Knee Osteochondritis Dissecans Workup

Updated: Apr 28, 2017
  • Author: Brian A Jacobs, MD, FACSM; Chief Editor: Craig C Young, MD  more...
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Workup

Imaging Studies

Images of osteochondritis dissecans of the knee are depicted below:

Anteroposterior and lateral radiographs of medial Anteroposterior and lateral radiographs of medial femoral condyle osteochondritis dissecans.
Anteroposterior MRI of medial femoral condyle oste Anteroposterior MRI of medial femoral condyle osteochondritis dissecans.
Lateral MRI of osteochondritis dissecans. Lateral MRI of osteochondritis dissecans.
Anteroposterior radiograph of medial femoral condy Anteroposterior radiograph of medial femoral condyle osteochondritis dissecans.
Lateral radiograph of osteochondritis dissecans. Lateral radiograph of osteochondritis dissecans.

Plain radiography (anteroposterior, lateral, and tunnel views) shows OCD lesions as well-circumscribed crescent-shaped areas of radiolucency above an area of subchondral bone, separated from the femoral condyle. In 75% of cases, the lesion is located on the posterolateral aspect of the MFC.

Arthrography, which is not used routinely, may be helpful but is invasive; MRI can obtain similar data.

Bone scanning may be helpful with a high index of suspicion or in patients with occult bilateral involvement; however, it cannot determine the age of the lesion.

With gadolinium enhancement, MRI is helpful for determining the vascularity of the lesion, for determining whether involvement is bilateral, and for determining if smaller lesions are present. MRI also helps determine the degree of loosening of the lesion. However, to determine lesion instability in young patients, MRI should not be used in isolation; it should be used in conjunction with clinical symptoms (eg, locking, catching, and swelling) and physical examination to determine if the lesion is unstable and may require surgical fixation. [5] In this setting, MRI can be helpful in determining appropriate treatment and tracking the extent of healing.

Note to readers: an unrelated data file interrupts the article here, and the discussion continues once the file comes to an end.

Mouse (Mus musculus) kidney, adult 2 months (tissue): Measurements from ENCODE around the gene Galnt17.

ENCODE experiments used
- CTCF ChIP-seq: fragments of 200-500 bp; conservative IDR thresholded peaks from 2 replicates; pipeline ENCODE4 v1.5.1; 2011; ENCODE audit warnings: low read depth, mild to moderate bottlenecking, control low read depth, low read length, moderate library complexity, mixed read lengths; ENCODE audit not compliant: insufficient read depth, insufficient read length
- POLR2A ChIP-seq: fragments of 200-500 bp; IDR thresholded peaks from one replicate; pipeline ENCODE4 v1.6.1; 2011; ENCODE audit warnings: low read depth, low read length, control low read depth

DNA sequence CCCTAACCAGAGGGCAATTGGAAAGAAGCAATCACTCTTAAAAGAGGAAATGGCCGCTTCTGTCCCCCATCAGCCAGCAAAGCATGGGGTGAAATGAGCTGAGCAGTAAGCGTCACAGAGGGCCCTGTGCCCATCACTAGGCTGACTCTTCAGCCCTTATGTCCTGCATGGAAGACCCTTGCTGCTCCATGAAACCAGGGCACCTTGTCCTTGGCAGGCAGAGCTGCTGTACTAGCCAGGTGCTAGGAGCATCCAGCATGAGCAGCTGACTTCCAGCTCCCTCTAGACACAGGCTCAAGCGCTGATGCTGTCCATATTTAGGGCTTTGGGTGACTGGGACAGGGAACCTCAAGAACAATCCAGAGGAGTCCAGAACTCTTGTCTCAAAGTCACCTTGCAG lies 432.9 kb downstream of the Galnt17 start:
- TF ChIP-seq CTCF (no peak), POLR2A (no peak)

CT scanning may helpful in determining the appropriate treatment and is used when MRI is unavailable or contraindicated.

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Procedures

Knee arthroscopy can be used as a diagnostic tool and a therapeutic tool. Results of arthroscopic evaluation allow determination of the size and stability of the lesion and allow tracking the lesion for evidence of healing. In addition, arthroscopic treatment of OCD, by whatever means, is possible and avoids formal knee arthrotomy.

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